Friday 2 September 2011

A Tale of Two Remakes

A very interesting little link that perfectly illustrates what I'm talking about when I say Conan really needed more than Grog, Girls and Gore to succeed.  This article talks about the differences between Rise of the Planet of the Apes and Conan the Barbarian: obviously I don't agree with everything, but it's still very well thought out, and the description of the form in particular rings true.

Rise of the Planet of the Apes is really more of a “reboot,” to use the preferred terminology of an entertainment industry that has real trouble coming up with fresh ideas, and has therefore taken to devising a whole new language for retreads.  Actually, since Tim Burton already tried rebooting the Apes franchise with his lavish but unloved 2001 film, this is technically a re-re-boot.  It makes a few cute nods toward the original films through repurposed dialogue, but it sets up an entirely new version of the POTA universe, which was originally (spoiler alert for those who somehow missed the earlier films!) a massive temporal paradox.
Despite its copy-of-a-copy pedigree, the new Apes film is terrific, because it found something fresh and original to do with its venerable material.  The rise of the Apes is now a result of bio-engineering run amok, rather than time-traveling chimpanzees giving birth to their own predecessor.  Within this framework, tough moral questions are asked about the nature of loyalty. 
James Franco gives his best performance to date as a scientist whose enduring love for his father, and resulting determination to cure Alzheimer’s, leads him to cut some corners that should not have been cut.  He’s right and wrong, admirable and worth of censure, in equal measure.  In fact, all of the human characters in the story make the epic mistake of underestimating a technology that has the power to rewrite not just DNA, but history itself.
This technology leads to Caesar, a hyper-intelligent chimpanzee brought to life with an astonishing motion-capture performance from Andy Serkis – the undisputed grand master of an entirely new form of theatrical performance.  Caesar’s loyalty to the humans he sincerely loves is pitted against his sense of duty to his species, and his growing hunger for personal dignity.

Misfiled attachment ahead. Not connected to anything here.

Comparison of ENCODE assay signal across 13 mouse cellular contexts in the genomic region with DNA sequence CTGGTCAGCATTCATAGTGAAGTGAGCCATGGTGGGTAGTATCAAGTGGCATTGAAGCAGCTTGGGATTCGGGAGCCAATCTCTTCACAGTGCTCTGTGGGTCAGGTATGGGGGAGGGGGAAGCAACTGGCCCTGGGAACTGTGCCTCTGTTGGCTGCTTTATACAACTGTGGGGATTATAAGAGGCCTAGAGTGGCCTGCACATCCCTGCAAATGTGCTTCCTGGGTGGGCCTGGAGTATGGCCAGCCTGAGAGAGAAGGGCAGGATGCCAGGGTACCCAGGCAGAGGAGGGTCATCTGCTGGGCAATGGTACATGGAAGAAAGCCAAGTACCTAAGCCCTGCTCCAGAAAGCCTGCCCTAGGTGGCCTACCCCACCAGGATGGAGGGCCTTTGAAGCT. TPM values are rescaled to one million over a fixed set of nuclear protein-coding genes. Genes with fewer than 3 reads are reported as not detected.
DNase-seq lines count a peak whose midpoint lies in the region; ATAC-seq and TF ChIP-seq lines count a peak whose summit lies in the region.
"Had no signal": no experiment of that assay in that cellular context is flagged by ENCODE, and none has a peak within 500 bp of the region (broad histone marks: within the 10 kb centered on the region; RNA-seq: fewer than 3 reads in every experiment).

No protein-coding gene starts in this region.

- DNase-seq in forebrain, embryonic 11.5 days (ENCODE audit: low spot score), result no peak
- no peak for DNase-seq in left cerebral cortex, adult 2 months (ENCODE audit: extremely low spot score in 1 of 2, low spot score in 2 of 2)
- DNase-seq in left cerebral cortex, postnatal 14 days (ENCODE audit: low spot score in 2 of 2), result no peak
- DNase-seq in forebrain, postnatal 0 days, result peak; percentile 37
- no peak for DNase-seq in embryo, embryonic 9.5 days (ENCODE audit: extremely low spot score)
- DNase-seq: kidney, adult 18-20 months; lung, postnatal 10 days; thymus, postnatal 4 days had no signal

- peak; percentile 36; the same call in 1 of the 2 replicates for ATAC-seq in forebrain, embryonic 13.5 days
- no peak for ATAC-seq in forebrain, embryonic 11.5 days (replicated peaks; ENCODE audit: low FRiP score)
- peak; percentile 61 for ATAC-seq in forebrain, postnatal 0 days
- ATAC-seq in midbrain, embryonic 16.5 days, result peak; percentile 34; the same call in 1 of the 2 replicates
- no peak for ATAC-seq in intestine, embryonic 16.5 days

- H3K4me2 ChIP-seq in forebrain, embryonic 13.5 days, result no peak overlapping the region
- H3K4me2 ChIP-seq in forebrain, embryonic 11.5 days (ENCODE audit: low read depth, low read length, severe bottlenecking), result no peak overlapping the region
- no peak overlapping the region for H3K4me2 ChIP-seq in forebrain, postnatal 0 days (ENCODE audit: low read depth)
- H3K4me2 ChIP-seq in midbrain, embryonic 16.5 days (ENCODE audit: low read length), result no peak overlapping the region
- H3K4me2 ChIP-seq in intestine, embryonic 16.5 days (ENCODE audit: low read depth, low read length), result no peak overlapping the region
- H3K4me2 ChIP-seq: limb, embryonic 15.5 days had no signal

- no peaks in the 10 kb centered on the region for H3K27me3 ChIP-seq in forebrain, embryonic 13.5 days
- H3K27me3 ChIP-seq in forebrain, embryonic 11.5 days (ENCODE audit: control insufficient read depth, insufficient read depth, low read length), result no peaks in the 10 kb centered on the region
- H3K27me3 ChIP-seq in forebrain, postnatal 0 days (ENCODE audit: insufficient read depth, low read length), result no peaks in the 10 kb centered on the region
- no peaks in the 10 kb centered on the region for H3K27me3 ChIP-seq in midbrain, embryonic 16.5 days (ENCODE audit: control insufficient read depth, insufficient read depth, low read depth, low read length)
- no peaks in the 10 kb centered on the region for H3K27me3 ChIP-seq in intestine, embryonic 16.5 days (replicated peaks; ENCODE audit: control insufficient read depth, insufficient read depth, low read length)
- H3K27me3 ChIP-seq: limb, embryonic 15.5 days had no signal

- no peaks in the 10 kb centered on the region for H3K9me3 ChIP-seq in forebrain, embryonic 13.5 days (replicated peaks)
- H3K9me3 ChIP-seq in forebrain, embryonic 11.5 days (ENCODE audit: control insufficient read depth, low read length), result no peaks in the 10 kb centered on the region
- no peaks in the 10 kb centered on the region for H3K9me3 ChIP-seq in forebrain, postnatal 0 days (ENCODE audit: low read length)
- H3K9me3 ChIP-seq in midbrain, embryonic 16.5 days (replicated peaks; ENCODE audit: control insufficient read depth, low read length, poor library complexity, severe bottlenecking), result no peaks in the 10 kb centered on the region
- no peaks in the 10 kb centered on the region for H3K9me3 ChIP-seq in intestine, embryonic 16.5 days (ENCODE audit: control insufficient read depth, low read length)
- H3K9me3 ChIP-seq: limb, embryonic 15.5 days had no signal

What results is a tragedy that becomes all the more powerful because it seems so horribly inevitable.  Great special effects and stunt work are placed in the service of a solid, thoughtful script.  It’s great science fiction, because it takes a single hypothetical – and not entirely implausible – bit of technology, and weaves an entirely believable story around it.  

This is exactly what I'm talking about. The trailers for Rise of the Planet of the Apes showed a compelling story: the tale of good-intentioned science leading humanity down the road to hell; the battle an oppressed minority wages in order to achieve dignity, equal opportunities and fair treatment; a man realising the unforeseen consequences of his work. You wanted to know what happened to the characters you see; you want to know how the story will unfold, even if you know it'll eventually end with the Apes dominant; you are invested, interested, piqued by what you're seeing. And that's just the trailer!

Again: who saw the Conan trailers and thought "wow, I wonder how this story's going to end up?" "What's Khalar Zym's story, what does he want, what will he do?" "What is this movie about beyond the lizard-brained thrills of Grog, Girls and Gore?"  It sure wasn't me.  If there were, then all power to them.  But I wasn't seeing any. This is as much the fault of advertising as it is the film, of course.  When you think of the many ways a Conan film could be just as provocative and meaningful to modern times as Apes - think about how the barbarism/civilization dynamic could be applicable to the modern world, how the treatment of faith could be mirrored by modern interfaith dynamics, how Conan himself could be a different kind of hero - it really drives home what a colossal failure Conan was from a creative standpoint.

It's perhaps inevitable I'd find issue with their discussion of Conan, but although they're there, most of their criticisms are entirely valid.

There was no need to retell his origin story.  This was not a franchise that needed its own Casino Royale or Batman Begins.

On the contrary, I think it did - because the 1982 film's origin story is completely and utterly different from what Howard told us.  Conan's village was never wiped out, his parents never killed, there was no quest for revenge against an evil warlord, he never had some special sword, he was never trying to retrieve his father's sword - virtually anything that the 2011 film shares with the 1982 film has nothing to do with Howard's work.  The Conan franchise needed to start from the ground up and completely forget about the 1982 film, incorporating the elements that Howard DID mention.